The estimated $3.65 million project cost is $1 million less than previously proposed.
The city will build a municipal golf course near Clinton Lake, Lawrence city commissioners decided Tuesday night.
In a split 3-2 vote, commissioners agreed in principle to an offer from Municipal Golf Inc., of Omaha, Neb., to build an 18-hole public course on about 170 acres of federal land below the Clinton Lake dam.
Contract details will be completed during the next several weeks, but construction could begin as early as May 1, said Tim Burke, president of Municipal Golf. The company hopes to open the course for play by late August 1997.
He said the links will be "psychologically pleasing" for average golfers -- seniors, youths and hackers alike.
"We're not going to be the toughest golf course around, by far," he said.
That didn't make the decision any easier.
Mayor Bob Moody and Commissioner Bonnie Augustine opposed the plan, warning that it could dip into scarce property tax revenues and set poor priorities for the city's parks and recreation plans.
The course did not rate among the top or even moderate priorities in the city's master plan for parks, Augustine said. Promoting affordable housing should be the city's goal, not using taxes to subsidize golf games.
"The timing of this project is actually horrendous," Augustine said.
But Commissioners Jo Andersen, John Nalbandian and Allen Levine argued that while the course might not pay off in the first few years, revenues down the road should cover $3.2 million construction costs, plus annual operational costs.
The same can't be said for other city parks projects, Levine said, including a $13.5 million recreation center or the $2.8 million Municipal Pool.
"It might not make money, it might not break even, but it will come closer than any other project we have," Levine said.
The proposal from Municipal Golf initially called for a $4.65 million financing plan. Tuesday night, however, commissioners decided to borrow money backed by the "full faith and credit" of the city -- a move that should cut about $1 million in interest costs.
The total project will cost about $3.65 million, Burke said, all financed by charges for green fees, cart rentals, concessions sales and other products and services at the course.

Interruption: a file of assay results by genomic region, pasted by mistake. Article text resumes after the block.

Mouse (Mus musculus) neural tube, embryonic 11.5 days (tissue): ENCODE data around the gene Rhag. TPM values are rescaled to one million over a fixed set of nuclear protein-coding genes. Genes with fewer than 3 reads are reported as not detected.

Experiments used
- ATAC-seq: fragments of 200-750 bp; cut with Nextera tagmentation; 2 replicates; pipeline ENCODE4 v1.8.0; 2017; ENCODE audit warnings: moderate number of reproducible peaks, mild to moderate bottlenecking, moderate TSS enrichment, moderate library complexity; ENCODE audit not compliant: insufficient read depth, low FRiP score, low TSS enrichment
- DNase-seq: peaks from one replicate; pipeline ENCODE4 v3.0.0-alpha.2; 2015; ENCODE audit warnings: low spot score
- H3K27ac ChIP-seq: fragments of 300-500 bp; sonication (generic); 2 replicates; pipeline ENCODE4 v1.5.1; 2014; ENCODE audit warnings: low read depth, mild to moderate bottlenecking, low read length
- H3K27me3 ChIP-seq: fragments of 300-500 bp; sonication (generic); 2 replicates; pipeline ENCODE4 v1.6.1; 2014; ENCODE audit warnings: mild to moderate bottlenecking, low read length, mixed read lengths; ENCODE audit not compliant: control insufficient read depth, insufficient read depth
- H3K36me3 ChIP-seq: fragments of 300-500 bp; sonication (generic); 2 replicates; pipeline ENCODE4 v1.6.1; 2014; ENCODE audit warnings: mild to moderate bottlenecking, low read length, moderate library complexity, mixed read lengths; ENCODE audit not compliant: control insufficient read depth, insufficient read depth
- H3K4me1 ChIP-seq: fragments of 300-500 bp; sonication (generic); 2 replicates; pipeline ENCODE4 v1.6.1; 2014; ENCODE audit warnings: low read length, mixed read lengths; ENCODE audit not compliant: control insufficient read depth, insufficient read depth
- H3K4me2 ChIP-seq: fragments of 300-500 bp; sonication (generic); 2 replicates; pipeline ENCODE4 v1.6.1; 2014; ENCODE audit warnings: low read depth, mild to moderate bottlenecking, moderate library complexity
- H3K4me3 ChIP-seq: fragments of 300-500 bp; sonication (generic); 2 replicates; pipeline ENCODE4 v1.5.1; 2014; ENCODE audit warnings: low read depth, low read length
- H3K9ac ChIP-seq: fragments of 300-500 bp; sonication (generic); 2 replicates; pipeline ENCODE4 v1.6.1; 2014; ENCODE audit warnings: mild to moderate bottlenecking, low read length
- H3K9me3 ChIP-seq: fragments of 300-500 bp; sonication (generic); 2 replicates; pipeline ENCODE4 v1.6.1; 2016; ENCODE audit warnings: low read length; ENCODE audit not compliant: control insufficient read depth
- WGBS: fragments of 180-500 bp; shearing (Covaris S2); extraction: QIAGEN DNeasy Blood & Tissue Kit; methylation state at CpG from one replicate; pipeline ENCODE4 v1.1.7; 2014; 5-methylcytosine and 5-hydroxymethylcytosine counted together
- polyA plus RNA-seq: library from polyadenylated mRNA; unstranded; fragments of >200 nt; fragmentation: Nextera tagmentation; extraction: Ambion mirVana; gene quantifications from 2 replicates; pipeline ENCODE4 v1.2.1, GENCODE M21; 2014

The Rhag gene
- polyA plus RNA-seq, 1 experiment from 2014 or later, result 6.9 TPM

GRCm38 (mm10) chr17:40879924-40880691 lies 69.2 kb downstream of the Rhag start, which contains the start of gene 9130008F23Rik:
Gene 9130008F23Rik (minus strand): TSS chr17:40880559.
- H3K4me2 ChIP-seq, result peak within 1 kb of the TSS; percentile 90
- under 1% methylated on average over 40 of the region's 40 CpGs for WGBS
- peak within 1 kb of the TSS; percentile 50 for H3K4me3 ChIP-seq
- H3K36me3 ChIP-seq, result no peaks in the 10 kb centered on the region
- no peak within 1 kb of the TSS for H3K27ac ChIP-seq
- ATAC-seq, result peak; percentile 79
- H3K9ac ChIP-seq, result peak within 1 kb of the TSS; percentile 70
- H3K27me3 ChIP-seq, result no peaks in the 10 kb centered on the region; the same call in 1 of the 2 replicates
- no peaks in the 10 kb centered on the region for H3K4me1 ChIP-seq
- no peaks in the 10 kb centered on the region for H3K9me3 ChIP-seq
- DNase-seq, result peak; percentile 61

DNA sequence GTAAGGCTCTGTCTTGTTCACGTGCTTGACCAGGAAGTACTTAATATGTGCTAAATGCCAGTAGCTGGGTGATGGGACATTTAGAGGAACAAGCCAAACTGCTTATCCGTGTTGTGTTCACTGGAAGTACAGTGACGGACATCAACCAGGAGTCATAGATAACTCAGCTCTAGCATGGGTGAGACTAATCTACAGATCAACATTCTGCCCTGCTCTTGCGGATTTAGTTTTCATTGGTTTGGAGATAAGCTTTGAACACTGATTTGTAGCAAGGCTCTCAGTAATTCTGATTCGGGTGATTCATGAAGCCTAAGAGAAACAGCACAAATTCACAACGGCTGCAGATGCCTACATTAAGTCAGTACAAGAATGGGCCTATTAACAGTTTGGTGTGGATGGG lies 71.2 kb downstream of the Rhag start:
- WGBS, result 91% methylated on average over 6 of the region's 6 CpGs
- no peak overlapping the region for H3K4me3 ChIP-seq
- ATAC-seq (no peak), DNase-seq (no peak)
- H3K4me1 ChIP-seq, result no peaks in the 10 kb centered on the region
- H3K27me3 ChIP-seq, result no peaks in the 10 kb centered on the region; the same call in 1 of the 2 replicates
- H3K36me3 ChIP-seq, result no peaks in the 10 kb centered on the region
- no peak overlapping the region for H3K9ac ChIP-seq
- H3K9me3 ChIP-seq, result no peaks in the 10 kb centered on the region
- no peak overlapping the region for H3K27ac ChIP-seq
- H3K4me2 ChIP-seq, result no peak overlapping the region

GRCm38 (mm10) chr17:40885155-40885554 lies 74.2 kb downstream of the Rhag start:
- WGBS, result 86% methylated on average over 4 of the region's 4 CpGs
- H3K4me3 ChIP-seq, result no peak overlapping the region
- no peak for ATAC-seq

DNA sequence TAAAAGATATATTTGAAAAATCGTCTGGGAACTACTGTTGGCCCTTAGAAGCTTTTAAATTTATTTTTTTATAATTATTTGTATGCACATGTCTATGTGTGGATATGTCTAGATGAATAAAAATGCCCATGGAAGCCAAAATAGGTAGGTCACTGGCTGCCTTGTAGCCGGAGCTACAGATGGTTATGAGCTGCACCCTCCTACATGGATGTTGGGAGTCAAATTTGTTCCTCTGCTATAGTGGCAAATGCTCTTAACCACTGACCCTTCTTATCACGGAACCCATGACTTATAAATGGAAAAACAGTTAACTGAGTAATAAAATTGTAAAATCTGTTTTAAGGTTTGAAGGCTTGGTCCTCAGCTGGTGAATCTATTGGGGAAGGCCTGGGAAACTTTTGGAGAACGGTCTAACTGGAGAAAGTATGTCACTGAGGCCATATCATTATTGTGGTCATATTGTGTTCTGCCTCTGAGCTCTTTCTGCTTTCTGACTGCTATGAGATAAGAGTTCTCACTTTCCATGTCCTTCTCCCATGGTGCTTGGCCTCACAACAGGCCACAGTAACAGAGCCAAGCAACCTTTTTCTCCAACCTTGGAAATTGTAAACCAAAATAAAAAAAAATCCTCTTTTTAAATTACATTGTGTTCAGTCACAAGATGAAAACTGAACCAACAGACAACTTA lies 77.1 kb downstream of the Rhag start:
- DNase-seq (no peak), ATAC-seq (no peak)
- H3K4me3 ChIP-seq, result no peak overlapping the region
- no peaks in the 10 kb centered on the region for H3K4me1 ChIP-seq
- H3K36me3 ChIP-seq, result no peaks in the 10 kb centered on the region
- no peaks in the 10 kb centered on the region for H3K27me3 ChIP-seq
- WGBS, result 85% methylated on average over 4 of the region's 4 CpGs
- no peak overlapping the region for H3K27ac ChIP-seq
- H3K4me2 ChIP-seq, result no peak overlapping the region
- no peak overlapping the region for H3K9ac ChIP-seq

Not everyone at Tuesday's meeting was so confident.
John Drake, 1447 Lawrence Ave., doubted Burke's predictions that enough rounds would be played to pay off the debt.
"The golf business is a lot like farming," said Drake, who owns a course in Pittsburg. "If things don't happen right weatherwise, you don't get the play."
Bob Billings, president of Alvamar Inc., which owns and operates Lawrence's only existing 18-hole public course, said several other public courses in the area operated at a deficit last year -- despite not having to pay off any debt.
The city project, meanwhile, could affect his plans to build a new 18-hole public course west of Wakarusa Drive.
"It may be postponed indefinitely, or it may be something that we do soon," he said before Tuesday's meeting. "It's still an iffy deal."
But Nalbandian, a lead proponent of the city project, said the city course would pay off through more than golf games. The city's set to lease 1,500 acres of federal land near the dam for recreational purposes.
"In the long run, this is a good, sound investment," he said.
The course will have 18 holes, including four par-5s, and an estimated distance of 6,171 yards from regulation tees.
Greens fees for 18 holes are estimated to be $16 on weekends and $14 on weekdays.
A driving range, putting green, practice bunkers, clubhouse and pro shop will be included.
Two practice holes also will be available at minimal cost -- likely 25 cents to $1 -- to "just hack around" south of the clubhouse, said Tim Burke, president of Municipal Golf Inc.